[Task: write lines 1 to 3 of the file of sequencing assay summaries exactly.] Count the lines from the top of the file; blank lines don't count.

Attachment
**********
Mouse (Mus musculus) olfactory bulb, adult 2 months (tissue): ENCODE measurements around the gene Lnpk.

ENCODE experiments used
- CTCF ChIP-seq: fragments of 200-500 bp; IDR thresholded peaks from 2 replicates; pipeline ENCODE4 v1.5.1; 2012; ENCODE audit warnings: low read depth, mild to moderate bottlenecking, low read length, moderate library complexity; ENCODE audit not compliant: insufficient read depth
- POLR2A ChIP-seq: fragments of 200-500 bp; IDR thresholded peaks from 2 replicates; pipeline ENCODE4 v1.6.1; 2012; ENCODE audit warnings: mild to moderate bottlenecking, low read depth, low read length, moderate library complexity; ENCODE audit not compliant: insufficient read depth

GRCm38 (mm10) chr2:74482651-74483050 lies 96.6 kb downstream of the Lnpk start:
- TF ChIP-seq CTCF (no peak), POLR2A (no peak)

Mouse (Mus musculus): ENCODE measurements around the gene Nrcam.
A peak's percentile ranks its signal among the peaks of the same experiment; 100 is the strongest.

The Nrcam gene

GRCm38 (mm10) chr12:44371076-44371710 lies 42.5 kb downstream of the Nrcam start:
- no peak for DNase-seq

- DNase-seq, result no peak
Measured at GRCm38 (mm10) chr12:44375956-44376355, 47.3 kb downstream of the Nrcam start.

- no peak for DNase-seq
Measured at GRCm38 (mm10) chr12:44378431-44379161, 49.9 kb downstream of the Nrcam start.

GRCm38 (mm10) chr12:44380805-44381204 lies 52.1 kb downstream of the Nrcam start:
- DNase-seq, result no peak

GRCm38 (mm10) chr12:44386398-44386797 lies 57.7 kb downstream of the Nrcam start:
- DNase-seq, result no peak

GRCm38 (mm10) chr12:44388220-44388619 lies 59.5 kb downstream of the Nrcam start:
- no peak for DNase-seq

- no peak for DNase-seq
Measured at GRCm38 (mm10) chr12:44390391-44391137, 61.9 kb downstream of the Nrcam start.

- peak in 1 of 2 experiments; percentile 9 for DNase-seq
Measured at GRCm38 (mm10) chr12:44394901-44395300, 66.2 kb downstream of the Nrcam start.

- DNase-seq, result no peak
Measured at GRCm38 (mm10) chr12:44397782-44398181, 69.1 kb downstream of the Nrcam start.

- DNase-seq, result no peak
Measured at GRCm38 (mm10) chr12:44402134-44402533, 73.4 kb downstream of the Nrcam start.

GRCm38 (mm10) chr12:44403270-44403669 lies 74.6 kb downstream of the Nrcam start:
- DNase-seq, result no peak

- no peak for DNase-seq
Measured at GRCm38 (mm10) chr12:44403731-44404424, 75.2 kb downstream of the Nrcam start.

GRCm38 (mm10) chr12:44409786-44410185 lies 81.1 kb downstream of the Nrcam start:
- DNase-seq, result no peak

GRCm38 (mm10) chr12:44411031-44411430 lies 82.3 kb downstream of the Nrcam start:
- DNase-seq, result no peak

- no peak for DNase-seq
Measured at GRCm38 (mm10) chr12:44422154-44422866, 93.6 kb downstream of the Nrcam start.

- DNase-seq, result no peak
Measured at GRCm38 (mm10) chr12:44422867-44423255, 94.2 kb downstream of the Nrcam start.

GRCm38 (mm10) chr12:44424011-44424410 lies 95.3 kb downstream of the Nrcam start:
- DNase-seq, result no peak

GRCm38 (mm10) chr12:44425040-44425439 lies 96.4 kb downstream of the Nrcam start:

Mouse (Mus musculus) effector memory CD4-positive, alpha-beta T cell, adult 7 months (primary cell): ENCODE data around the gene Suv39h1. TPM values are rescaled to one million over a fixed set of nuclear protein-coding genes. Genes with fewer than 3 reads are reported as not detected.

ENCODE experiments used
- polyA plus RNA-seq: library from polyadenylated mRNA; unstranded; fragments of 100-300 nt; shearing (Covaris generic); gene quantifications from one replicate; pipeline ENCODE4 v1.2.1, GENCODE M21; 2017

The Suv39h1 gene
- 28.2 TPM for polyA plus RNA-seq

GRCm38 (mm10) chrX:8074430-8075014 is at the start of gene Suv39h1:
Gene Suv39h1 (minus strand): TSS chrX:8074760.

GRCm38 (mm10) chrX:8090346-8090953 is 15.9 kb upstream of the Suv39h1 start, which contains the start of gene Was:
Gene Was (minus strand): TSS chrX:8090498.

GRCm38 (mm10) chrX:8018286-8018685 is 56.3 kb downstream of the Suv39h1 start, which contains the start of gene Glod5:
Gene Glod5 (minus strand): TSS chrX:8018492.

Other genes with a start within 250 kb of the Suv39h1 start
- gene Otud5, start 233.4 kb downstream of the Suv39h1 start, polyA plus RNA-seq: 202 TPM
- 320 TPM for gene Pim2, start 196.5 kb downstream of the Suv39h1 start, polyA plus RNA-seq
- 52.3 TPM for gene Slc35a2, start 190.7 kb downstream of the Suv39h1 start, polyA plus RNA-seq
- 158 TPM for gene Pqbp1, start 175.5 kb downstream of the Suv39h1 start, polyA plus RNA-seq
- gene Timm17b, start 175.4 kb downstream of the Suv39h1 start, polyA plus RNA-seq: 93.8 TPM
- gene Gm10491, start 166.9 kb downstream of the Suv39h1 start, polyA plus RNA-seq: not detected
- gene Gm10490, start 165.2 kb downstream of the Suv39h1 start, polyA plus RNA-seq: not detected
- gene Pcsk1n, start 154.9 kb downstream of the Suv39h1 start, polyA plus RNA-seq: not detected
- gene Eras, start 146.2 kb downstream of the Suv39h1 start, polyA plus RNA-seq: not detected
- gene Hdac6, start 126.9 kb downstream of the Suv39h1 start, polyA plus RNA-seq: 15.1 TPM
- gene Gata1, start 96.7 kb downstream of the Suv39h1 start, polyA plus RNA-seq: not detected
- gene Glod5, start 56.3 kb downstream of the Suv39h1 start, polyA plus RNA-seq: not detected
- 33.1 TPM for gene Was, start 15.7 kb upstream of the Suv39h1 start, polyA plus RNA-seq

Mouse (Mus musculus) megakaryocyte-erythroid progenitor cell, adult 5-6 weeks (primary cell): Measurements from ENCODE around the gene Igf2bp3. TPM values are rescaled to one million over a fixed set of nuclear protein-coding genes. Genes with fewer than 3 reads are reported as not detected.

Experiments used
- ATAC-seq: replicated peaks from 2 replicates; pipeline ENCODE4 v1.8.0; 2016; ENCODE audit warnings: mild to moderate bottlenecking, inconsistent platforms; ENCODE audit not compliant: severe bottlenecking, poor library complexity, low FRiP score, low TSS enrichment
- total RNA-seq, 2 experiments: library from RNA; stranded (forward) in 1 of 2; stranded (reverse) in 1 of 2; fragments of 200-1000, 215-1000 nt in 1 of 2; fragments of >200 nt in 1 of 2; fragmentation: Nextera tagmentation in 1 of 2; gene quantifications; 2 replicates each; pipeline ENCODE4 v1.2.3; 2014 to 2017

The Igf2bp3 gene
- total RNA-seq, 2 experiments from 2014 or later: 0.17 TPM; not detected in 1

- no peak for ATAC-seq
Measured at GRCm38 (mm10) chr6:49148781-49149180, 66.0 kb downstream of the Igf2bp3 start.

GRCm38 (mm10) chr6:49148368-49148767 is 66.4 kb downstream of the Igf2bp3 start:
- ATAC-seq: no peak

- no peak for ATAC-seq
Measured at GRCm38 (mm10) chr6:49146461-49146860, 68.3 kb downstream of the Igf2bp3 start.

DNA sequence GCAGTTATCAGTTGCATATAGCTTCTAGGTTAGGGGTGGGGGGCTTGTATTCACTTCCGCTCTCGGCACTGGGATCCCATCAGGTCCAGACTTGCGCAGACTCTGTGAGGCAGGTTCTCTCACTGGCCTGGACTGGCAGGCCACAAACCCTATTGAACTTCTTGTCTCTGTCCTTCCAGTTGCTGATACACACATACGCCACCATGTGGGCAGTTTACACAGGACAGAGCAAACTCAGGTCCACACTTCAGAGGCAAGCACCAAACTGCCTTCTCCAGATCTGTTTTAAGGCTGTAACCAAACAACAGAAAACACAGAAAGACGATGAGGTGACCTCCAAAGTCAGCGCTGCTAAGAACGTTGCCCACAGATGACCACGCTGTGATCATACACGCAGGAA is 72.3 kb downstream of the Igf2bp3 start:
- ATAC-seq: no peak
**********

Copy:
Mouse (Mus musculus) olfactory bulb, adult 2 months (tissue): ENCODE measurements around the gene Lnpk.

ENCODE experiments used
- CTCF ChIP-seq: fragments of 200-500 bp; IDR thresholded peaks from 2 replicates; pipeline ENCODE4 v1.5.1; 2012; ENCODE audit warnings: low read depth, mild to moderate bottlenecking, low read length, moderate library complexity; ENCODE audit not compliant: insufficient read depth